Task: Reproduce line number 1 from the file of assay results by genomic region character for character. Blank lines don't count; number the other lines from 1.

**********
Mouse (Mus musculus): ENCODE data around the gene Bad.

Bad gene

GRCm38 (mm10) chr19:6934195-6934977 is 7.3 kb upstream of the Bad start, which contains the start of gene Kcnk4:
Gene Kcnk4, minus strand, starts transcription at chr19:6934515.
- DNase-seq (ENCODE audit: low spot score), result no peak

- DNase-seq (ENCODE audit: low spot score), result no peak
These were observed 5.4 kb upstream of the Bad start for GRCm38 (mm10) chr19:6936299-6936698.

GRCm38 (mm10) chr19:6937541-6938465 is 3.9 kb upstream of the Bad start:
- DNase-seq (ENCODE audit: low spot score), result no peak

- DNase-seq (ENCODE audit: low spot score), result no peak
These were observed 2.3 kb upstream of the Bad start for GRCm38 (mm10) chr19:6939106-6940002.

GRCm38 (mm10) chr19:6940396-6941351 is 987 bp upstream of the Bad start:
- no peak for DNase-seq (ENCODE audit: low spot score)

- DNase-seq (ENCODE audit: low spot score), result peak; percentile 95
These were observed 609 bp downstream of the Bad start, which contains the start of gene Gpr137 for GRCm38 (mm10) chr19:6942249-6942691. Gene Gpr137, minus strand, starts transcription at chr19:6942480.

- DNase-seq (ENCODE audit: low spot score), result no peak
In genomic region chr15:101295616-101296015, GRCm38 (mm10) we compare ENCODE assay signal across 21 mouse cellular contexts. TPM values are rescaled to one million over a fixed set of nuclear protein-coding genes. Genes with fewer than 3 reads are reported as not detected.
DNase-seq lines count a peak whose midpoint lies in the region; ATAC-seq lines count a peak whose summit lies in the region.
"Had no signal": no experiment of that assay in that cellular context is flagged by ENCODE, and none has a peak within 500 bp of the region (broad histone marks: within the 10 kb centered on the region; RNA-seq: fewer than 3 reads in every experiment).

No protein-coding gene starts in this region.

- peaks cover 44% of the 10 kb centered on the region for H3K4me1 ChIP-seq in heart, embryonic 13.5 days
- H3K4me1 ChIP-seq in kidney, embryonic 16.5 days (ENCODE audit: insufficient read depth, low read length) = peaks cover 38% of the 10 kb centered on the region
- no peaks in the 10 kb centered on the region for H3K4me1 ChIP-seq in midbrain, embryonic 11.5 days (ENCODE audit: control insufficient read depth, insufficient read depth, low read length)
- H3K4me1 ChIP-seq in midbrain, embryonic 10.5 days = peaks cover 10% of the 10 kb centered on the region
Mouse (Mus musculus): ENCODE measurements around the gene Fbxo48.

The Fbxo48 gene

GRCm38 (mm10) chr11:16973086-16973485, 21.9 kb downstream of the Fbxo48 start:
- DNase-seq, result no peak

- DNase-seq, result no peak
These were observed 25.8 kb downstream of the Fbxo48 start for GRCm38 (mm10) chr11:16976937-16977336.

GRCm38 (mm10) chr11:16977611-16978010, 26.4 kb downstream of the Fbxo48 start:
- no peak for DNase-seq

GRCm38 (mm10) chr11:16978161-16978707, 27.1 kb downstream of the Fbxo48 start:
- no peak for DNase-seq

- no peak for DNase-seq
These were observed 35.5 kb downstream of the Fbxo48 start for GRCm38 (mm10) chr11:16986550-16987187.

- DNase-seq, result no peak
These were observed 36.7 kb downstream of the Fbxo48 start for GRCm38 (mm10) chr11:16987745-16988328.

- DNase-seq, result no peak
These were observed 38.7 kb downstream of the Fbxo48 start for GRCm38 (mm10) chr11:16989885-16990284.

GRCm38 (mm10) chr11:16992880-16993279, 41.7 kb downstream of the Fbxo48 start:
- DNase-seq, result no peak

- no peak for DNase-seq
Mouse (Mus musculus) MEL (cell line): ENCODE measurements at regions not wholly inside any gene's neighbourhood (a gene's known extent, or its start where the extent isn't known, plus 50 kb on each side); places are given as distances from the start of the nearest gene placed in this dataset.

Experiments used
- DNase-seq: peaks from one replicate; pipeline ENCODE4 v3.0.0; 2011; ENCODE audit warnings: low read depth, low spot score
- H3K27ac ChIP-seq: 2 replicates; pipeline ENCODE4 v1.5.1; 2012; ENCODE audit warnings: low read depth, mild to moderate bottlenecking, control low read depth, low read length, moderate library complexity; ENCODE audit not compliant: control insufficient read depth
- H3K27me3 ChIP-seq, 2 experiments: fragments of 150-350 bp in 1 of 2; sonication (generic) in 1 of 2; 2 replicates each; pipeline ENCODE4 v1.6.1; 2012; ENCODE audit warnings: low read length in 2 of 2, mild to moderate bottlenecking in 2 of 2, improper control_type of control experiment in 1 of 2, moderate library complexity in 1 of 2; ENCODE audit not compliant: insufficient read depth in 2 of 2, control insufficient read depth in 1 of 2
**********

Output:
Mouse (Mus musculus): ENCODE data around the gene Bad.